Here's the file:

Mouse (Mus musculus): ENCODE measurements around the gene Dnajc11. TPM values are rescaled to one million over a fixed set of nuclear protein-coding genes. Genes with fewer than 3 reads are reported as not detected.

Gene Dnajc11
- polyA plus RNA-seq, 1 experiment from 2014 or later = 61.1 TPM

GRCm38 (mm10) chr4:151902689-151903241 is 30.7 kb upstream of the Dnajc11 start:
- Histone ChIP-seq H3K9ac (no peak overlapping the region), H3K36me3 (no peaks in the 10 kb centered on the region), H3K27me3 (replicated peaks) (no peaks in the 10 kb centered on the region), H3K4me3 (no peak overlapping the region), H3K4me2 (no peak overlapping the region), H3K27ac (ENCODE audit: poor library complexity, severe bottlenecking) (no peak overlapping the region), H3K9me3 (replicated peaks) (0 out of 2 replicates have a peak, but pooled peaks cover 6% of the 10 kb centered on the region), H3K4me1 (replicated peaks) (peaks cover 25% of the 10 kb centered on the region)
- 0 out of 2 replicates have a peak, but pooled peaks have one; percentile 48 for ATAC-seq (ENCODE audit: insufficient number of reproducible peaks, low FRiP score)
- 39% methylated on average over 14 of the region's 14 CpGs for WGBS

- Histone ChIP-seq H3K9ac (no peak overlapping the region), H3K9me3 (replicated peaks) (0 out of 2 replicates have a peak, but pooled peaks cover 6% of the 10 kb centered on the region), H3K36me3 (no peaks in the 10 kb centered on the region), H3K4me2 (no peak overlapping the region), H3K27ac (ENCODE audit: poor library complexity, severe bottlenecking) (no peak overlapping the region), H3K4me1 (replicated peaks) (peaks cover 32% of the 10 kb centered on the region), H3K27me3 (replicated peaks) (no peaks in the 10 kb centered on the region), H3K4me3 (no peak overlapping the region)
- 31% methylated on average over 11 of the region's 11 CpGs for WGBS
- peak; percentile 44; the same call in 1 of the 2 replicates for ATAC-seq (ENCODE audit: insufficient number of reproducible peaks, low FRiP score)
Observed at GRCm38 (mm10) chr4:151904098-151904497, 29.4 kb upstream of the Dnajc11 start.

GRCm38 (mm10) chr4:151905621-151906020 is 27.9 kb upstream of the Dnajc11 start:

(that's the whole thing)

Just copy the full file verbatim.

Mouse (Mus musculus): ENCODE measurements around the gene Dnajc11. TPM values are rescaled to one million over a fixed set of nuclear protein-coding genes. Genes with fewer than 3 reads are reported as not detected.

Gene Dnajc11
- polyA plus RNA-seq, 1 experiment from 2014 or later = 61.1 TPM

GRCm38 (mm10) chr4:151902689-151903241 is 30.7 kb upstream of the Dnajc11 start:
- Histone ChIP-seq H3K9ac (no peak overlapping the region), H3K36me3 (no peaks in the 10 kb centered on the region), H3K27me3 (replicated peaks) (no peaks in the 10 kb centered on the region), H3K4me3 (no peak overlapping the region), H3K4me2 (no peak overlapping the region), H3K27ac (ENCODE audit: poor library complexity, severe bottlenecking) (no peak overlapping the region), H3K9me3 (replicated peaks) (0 out of 2 replicates have a peak, but pooled peaks cover 6% of the 10 kb centered on the region), H3K4me1 (replicated peaks) (peaks cover 25% of the 10 kb centered on the region)
- 0 out of 2 replicates have a peak, but pooled peaks have one; percentile 48 for ATAC-seq (ENCODE audit: insufficient number of reproducible peaks, low FRiP score)
- 39% methylated on average over 14 of the region's 14 CpGs for WGBS

- Histone ChIP-seq H3K9ac (no peak overlapping the region), H3K9me3 (replicated peaks) (0 out of 2 replicates have a peak, but pooled peaks cover 6% of the 10 kb centered on the region), H3K36me3 (no peaks in the 10 kb centered on the region), H3K4me2 (no peak overlapping the region), H3K27ac (ENCODE audit: poor library complexity, severe bottlenecking) (no peak overlapping the region), H3K4me1 (replicated peaks) (peaks cover 32% of the 10 kb centered on the region), H3K27me3 (replicated peaks) (no peaks in the 10 kb centered on the region), H3K4me3 (no peak overlapping the region)
- 31% methylated on average over 11 of the region's 11 CpGs for WGBS
- peak; percentile 44; the same call in 1 of the 2 replicates for ATAC-seq (ENCODE audit: insufficient number of reproducible peaks, low FRiP score)
Observed at GRCm38 (mm10) chr4:151904098-151904497, 29.4 kb upstream of the Dnajc11 start.

GRCm38 (mm10) chr4:151905621-151906020 is 27.9 kb upstream of the Dnajc11 start: